With 36-point race dates, and 3 other non-point dates, it’s amazing that NASCAR could even talk about adding additional events. But that’s exactly what’s being talked about as the executives begin draft a schedule for the 2004 campaign.
Drivers already feel the season is too long as it is. Some have suggested having dual point race weekends where tracks that want additional races get dates on Saturday and Sunday of the same weekend. That idea seems ideal in theory for the drivers, but from a business standpoint, it’ll never fly.
Part of the luster that makes a NASCAR date so attractive to tracks across the country is the build-up. Two races on the weekend would take something away from each race, which would reflect in gate receipts and most importantly television ratings.
The likely scenario will be dates being pulled from tracks such as Rockingham, Atlanta, or Pocono, sites that have issues with selling tickets. Those dates could be shifted west to California, Texas, or Las Vegas in NASCAR’s continuous quest to grow the market.
California appears dialed in for a
second race and has already begun plans to install lights for a night event next season at the request of someone from NASCAR who essentially owns California Speedway through their subsidiary, International Speedway Corporation. Las Vegas and Texas are neck and neck for the next slot, if available. Both are comparable in ratings. Texas has the edge in seating, but Vegas has more mass appeal as a destination.
Las Vegas Motor Speedway did not publicly campaign for an additional race until two weeks ago and that was only because track GM/VP Chris Powell saw two ISC properties, Phoenix and Kansas, send out press releases on how they’re lobbying for a second event. Phoenix? Kansas? Are they serious? Why not though, NASCAR owns them and as we’ve seen time and again, they always dictate policy that benefits them.
Revved for Winston
This Saturday’s race, The Winston, is a non-points event at Lowe’s Motor Speedway in Charlotte created by track president Humpy Wheeler in 1985 to put together NASCAR’s version of an All-Star game.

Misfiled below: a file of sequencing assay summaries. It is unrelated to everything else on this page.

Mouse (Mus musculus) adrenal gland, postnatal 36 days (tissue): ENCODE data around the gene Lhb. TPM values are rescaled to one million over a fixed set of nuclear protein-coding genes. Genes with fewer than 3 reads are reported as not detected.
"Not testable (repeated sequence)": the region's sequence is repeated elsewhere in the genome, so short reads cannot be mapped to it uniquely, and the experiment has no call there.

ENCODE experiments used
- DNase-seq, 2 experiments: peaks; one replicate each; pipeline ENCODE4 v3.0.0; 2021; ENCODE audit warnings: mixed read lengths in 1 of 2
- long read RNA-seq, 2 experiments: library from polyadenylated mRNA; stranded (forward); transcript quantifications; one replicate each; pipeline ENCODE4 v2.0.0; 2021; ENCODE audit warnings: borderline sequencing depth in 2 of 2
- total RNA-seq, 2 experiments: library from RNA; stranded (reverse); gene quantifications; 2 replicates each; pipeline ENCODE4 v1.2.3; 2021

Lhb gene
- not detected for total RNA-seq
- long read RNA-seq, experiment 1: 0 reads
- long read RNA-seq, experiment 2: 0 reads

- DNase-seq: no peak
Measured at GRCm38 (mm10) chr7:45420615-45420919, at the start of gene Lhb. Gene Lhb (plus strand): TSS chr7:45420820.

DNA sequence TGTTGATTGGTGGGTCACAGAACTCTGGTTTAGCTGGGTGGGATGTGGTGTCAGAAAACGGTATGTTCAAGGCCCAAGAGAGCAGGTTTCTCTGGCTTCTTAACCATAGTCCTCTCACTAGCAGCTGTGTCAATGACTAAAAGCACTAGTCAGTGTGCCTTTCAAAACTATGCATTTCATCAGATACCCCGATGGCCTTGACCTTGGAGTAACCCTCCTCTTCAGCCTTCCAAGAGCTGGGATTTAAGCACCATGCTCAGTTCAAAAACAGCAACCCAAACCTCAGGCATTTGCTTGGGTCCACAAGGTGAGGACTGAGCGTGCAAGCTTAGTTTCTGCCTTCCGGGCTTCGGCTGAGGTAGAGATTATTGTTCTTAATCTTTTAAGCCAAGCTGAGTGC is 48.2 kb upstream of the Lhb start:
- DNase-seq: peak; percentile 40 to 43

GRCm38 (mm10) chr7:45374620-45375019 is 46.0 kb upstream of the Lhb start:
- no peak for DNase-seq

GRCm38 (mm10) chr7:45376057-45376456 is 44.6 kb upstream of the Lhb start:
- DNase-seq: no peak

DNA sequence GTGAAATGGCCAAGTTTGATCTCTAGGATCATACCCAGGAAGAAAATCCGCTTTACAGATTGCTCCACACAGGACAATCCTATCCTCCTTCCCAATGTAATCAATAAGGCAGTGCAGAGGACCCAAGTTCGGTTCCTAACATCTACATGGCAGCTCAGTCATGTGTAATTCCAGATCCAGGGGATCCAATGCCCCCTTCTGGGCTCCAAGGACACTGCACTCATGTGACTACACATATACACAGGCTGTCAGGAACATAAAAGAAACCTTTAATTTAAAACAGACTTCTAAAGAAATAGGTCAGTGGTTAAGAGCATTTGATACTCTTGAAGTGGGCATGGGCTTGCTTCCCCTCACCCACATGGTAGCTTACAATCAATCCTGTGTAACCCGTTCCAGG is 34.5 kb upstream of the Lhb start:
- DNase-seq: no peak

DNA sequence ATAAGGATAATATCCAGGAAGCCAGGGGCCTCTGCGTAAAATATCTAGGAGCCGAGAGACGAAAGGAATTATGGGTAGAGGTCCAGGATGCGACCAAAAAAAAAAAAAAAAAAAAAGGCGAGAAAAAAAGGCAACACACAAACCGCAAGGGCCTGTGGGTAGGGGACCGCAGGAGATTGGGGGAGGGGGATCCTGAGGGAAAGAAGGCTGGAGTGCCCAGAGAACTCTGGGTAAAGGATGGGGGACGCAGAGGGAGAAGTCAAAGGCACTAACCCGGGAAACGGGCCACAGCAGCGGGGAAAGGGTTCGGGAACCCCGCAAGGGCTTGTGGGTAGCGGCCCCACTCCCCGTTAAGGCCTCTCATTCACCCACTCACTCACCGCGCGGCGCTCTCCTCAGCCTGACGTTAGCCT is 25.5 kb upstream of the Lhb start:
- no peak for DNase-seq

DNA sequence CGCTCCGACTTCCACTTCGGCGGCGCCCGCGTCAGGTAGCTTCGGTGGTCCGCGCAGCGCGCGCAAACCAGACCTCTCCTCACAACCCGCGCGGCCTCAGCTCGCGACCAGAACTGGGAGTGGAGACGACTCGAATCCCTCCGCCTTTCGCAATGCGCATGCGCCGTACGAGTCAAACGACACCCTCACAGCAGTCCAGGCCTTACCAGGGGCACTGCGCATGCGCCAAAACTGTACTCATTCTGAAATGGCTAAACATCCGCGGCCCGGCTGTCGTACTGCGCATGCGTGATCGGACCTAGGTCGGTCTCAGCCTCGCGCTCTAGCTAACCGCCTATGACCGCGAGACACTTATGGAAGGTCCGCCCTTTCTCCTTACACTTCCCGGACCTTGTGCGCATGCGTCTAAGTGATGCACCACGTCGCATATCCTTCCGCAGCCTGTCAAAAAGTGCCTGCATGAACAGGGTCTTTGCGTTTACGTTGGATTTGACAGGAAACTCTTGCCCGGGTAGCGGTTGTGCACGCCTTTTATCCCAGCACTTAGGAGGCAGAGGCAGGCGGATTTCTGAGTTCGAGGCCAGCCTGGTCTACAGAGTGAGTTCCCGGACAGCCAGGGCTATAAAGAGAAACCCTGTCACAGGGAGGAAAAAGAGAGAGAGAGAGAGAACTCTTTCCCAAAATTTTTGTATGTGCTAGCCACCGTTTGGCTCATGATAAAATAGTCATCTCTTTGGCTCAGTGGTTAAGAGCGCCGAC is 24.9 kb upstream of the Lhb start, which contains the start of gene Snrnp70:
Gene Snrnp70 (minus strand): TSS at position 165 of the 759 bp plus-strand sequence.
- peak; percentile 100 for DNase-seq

The formats have changed a bit, but one constant since 1987 has been that it has always been in Charlotte. Last year, NASCAR started talking about moving the race to different tracks around the circuit like baseball and basketball does with their mid-season classic. That idea, though highly beneficial to NASCAR/ISC since they own most of the other tracks, is vehemently opposed by tobacco giant RJ Reynolds, the race sponsor, and Wheeler.
The format consists of three segmented races -- 40 laps on the first segment, 30 in the second, and 20 dash in the finale. This year only 20 of the 24 drivers will make the second stage and just 14 will advance to the final stage. There is a 10-minute break between each event.
For handicapping purposes, the fan voting aspect should be considered a huge advantage for some drivers, particularly 4-1 favorite Dale Earnhardt Jr. Should the sport’s top superstar make the final stage, he will be inverted into a favorable position by NASCAR fans.
Last season, Jimmie Johnson might have had the best car on the track, but got inverted to the back of the field because of the fans voting for Junior. It came down to a battle for the win between Ryan Newman (10-1) and Junior. Newman held on for the win, but only because Junior didn’t tap him out of the way.
The scenario could be the same again this year with Junior not winning, but there is so much more of an advantage that he has over everyone else because of the positioning in the final stage. Little E’ is also a past champion of the race, winning as a rookie in 2000.
Though it is a non-points race, it’s far from a non-cash race. The winner collects $1 million, the largest purse in the event’s history and second only to the Daytona 500.
From a wagering standpoint, examining the drivers’ recent past performances at Charlotte and this year’s races at Charlotte’s sister track of Atlanta and Texas is key. It will also help the following week for the Coca-Cola 600, also at Charlotte. Atlanta is a notch above Texas in handicapping consideration because it is almost identical to Charlotte.
Jeff Gordon (7-1): At Charlotte and Atlanta, Gordon has combined for seven wins. This year, he finished second in Atlanta and third in Texas. A win makes Gordon the all-time winner of "The Winston" with four, surpassing the late Dale Earnhardt.
Tony Stewart (10-1): This might be the driver who has eased the decibel level of boo’s for Gordon. In eight Charlotte point races, he has finished in the top 5 five times. He won in Atlanta last year then followed it up with a 4th and 5th in successive races.
Bobby Labonte (7-1): He’ll be one of the drivers that doesn’t factor into much decision making by the fans. This year he won for the sixth time in Atlanta and sat on the pole in Texas. He has two career wins at Charlotte.
Kurt Busch (6-1): The fans seem to like his brashness and some have put him in the throwback class as a kid who just likes to racecars. The combination of his excellence over the last two seasons and Roush technology at Charlotte make him tough.
Top 5 at The Winston
1) #8 Dale Earnhardt Jr 4-1
2) #97 Kurt Busch 6-1
3) #18 Bobby Labonte 7-1
4) #24 Jeff Gordon 7-1
5) #20 Tony Stewart 10-1